Irfred Kaine, a prominent and outspoken journalist in his home country of Liberia, contributed to several newspapers and managed his own. He wrote extensively about the Liberian presidential election and published candidate profiles.
Following the 2006 elections, Kaine was dragged from his car, beaten, and threatened with death. His attackers claimed that his stories had cast their candidate in a negative light. Kaine was hospitalized; he moved his family to a safer location.
Undeterred, he continued to criticize the Liberian government. He received death threats from people claiming to represent former and current government officials. Warlord Charles Taylor’s nephew guaranteed that—once elected to the Liberian senate—he would kill Kaine. Despite regular complaints to the Liberian Justice Ministry, Kaine received no response or protection from law enforcement.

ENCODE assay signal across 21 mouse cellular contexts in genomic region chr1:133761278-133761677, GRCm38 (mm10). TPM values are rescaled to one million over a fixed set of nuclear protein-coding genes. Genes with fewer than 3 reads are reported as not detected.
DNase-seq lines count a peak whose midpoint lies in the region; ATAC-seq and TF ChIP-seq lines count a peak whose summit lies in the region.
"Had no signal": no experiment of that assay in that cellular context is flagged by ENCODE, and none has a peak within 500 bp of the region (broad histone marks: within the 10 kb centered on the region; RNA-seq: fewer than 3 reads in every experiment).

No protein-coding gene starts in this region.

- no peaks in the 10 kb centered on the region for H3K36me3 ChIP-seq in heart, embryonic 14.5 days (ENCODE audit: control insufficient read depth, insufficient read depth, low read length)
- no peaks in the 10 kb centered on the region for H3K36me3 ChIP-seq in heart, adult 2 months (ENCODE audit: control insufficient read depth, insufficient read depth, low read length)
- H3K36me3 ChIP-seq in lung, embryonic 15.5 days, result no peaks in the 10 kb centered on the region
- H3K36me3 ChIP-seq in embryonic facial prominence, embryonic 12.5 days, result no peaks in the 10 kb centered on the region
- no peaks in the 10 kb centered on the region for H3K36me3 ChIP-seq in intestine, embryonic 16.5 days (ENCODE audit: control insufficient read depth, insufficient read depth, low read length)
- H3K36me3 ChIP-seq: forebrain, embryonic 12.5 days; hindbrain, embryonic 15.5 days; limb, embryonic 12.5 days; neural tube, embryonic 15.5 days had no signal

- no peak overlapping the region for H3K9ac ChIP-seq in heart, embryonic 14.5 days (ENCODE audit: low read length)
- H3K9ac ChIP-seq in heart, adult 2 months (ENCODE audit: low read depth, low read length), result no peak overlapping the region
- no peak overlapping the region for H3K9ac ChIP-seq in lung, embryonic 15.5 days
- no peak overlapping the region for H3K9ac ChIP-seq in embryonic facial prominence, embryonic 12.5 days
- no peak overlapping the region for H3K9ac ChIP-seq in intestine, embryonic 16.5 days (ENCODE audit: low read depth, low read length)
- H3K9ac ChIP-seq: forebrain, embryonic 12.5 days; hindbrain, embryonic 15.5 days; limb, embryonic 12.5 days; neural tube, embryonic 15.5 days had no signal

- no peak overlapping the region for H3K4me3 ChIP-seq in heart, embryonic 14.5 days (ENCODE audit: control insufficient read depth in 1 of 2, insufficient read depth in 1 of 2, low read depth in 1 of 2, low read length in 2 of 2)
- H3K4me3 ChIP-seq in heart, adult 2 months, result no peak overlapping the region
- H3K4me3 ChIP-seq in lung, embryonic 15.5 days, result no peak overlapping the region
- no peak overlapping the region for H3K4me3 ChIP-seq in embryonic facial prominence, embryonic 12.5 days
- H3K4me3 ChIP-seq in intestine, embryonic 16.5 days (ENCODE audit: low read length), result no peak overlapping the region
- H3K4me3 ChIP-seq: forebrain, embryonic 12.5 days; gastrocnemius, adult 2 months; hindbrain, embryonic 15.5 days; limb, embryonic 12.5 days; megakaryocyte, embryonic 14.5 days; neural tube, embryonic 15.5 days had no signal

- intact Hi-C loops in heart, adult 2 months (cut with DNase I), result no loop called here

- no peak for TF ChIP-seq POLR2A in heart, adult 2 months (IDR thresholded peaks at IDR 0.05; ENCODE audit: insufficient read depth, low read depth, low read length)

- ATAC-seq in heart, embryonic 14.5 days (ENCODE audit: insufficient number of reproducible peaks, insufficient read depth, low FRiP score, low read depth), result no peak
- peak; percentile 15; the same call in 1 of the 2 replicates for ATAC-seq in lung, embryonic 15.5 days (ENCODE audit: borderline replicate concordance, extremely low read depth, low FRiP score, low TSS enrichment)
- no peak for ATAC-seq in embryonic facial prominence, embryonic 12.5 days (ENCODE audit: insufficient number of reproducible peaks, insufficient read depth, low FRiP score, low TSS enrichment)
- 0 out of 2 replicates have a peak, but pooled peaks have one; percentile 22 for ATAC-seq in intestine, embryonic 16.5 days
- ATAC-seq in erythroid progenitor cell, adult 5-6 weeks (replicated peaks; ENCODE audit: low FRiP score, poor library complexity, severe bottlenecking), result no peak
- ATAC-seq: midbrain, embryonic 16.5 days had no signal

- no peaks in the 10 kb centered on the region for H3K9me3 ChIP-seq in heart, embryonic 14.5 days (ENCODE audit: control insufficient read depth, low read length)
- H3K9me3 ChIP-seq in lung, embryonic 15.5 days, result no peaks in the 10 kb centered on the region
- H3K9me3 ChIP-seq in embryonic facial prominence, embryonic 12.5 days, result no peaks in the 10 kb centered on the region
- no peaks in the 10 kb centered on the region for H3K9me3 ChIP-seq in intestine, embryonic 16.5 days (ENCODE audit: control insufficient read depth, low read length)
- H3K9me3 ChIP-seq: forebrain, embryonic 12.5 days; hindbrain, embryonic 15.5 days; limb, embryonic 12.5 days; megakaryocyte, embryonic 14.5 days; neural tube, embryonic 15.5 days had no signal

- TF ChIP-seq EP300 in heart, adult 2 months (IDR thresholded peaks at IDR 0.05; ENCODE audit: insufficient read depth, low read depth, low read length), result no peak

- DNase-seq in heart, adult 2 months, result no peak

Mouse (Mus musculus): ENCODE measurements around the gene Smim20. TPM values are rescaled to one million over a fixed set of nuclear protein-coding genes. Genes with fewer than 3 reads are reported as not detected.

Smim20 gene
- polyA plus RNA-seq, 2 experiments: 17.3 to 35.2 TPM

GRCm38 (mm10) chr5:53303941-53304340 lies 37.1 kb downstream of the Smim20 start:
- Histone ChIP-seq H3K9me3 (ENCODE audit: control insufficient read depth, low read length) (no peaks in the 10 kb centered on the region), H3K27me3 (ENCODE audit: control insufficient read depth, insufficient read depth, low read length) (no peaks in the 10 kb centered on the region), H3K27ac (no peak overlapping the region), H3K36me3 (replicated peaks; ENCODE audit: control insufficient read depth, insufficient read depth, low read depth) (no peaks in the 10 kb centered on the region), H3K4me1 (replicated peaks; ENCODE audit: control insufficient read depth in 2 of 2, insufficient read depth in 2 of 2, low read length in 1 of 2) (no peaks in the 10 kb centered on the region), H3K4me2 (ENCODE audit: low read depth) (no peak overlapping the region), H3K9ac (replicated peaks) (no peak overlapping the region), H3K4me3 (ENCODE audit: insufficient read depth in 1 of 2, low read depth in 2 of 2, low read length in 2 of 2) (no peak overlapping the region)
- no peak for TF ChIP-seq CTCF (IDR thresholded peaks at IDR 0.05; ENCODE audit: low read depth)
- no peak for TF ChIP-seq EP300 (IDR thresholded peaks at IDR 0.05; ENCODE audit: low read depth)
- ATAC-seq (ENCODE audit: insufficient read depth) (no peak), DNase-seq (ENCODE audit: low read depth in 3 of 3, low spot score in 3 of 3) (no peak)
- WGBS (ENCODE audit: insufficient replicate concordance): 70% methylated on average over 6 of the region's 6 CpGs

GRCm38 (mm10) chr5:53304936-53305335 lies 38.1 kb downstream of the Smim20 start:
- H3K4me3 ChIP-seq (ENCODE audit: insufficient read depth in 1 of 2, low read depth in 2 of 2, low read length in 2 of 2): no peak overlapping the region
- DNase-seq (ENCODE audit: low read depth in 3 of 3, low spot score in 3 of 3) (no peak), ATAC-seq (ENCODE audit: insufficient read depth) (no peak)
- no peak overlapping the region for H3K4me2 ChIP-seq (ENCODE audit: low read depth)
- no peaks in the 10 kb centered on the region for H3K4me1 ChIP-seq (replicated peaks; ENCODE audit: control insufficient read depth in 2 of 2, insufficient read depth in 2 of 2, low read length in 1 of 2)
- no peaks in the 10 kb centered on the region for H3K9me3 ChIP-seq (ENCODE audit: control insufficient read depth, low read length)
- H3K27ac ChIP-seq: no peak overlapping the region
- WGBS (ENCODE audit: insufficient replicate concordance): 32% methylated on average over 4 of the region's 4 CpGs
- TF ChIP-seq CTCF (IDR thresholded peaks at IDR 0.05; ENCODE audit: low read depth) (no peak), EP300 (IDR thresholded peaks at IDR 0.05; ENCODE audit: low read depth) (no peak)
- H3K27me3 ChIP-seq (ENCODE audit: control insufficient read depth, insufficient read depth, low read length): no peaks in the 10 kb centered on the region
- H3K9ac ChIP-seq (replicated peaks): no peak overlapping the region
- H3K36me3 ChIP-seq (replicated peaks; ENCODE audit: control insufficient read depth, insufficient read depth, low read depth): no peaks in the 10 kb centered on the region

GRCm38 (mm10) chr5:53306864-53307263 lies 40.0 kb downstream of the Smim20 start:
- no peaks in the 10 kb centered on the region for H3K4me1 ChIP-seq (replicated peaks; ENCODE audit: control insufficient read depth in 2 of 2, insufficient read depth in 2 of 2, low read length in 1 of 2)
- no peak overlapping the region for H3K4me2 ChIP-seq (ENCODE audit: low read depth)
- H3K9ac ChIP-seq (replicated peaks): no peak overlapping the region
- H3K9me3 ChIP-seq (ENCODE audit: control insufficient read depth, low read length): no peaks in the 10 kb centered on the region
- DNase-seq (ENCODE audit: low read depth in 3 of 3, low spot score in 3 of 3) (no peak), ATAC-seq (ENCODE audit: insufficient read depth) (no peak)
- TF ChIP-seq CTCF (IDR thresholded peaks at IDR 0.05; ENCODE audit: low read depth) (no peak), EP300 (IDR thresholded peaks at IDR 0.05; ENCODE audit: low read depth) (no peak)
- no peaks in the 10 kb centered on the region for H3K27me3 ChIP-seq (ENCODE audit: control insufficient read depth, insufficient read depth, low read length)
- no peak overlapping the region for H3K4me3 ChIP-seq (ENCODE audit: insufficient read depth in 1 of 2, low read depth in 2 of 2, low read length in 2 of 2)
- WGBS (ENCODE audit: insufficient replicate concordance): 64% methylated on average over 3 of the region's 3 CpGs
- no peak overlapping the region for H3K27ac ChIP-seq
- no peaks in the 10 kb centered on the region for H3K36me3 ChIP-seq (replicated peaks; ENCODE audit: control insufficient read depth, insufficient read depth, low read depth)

Kaine left journalism, taking a position with the Liberian Land Commission to resolve land disputes arising after the country’s civil war. He was often put in harm’s way to carry out his work. Following a 2010 U.S.-based Radio Liberia interview in which he criticized an upcoming referendum process, he was threatened and his supervisor sent him on dangerous assignments.
Taylor’s nephew—the person who had threatened Kaine— won a seat in the country’s senate in 2011. Fearing the threats on his life would be carried out, Kaine fled to the United States.
He contacted The Advocates for Human Rights for help. Volunteer attorney Kim Hunter took the case, and Kaine was granted asylum in October 2012.
“I had to believe that I would be granted [asylum],” he said. “Kim was there for me. I respected her and she respected me. We worked as a team.”
Mr. Kaine's identity and photo were used with his permission.
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